Other tribulations include having a custom flywheel and clutch disc made up to allow me to marry up the 1950's VW 36hp engine to the 1980's 911 gearbox, and even though this should allow me to get the power to the wheels (once I have drive shafts that is) I still need to engineer a way to release the clutch. 911 gearboxes are an anomoly in the automotive world, not only does the starter ring gear bolt to the flywheel but instead of pushing the thrust bearing into the clutch to release it - it pulls the bearing (which is attached to the clutch pressure plate) away from the clutch - it's basically backwards.
This means that the usually way to get everything to marry up is to use the complete 911 clutch setup which is what I did on the original big block engine when I built it by having a custom flywheel made up. This time I decided to move away from the 911 setup as it is massively heavy - especially for a little engine like this one so the only option was to use a stage 1 200mm VW pressure plate on a custom flywheel (with a 12 volt starter ring gear instead of 6 volt) married to a 200mm clutch disc with the VW centre swapped out for a Porsche centre. This is a good setup for this engine but leaves me with the issue of operating the clutch, there is simply no way to retrofit a normal style clutch fork.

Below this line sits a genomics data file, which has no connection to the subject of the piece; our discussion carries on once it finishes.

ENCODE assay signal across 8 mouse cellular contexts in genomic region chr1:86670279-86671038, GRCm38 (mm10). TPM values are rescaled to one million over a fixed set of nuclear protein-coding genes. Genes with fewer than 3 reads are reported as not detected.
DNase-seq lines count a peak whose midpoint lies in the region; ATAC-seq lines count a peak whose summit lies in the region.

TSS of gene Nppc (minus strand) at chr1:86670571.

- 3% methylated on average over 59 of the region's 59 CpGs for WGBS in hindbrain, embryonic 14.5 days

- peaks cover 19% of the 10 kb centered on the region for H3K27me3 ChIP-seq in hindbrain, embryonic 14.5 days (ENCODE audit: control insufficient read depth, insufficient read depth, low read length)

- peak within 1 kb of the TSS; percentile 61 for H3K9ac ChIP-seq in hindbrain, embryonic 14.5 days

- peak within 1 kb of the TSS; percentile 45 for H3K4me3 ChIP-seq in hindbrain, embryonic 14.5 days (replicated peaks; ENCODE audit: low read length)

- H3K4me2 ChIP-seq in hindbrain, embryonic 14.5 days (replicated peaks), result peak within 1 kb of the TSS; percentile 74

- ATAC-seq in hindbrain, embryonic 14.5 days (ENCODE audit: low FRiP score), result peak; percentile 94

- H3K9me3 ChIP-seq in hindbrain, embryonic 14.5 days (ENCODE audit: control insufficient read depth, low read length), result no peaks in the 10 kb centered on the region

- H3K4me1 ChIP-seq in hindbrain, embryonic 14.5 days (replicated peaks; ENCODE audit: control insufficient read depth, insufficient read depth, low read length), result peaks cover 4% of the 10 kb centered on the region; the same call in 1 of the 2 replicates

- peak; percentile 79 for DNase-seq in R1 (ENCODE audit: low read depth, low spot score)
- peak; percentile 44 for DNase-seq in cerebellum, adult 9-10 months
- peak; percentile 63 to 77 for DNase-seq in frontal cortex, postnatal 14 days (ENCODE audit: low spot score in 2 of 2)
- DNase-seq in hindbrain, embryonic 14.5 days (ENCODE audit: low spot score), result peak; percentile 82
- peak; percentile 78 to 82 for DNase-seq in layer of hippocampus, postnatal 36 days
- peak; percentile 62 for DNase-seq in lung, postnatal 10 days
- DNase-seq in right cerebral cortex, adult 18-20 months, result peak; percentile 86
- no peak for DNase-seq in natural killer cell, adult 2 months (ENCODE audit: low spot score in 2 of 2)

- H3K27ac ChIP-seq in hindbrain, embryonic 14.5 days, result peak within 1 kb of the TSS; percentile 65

My current thinking is to use a hydraulic style release bearing, these are like an oversize release bearing that you can hook up to a hydraulic master cylinder, they simply sit on the input shaft tube and expand to push the clutch fingers. Next pay I will order one and figure out how to change my existing cable pedal to a hydraulic one.
I also had some tyres fitted to the rims and managed to find some V rated (150mph) in suitable sizes. This is way over what the current engine is capable of powering the car at so will do very nicely indeed. The front are Nangkang 145R65/15s a popular size for use as front runners by street cars and the rears are run of the mill 195R65/15's - a tad wider than I would have liked but as none of the narrower tyres are available in a V rating they had to do.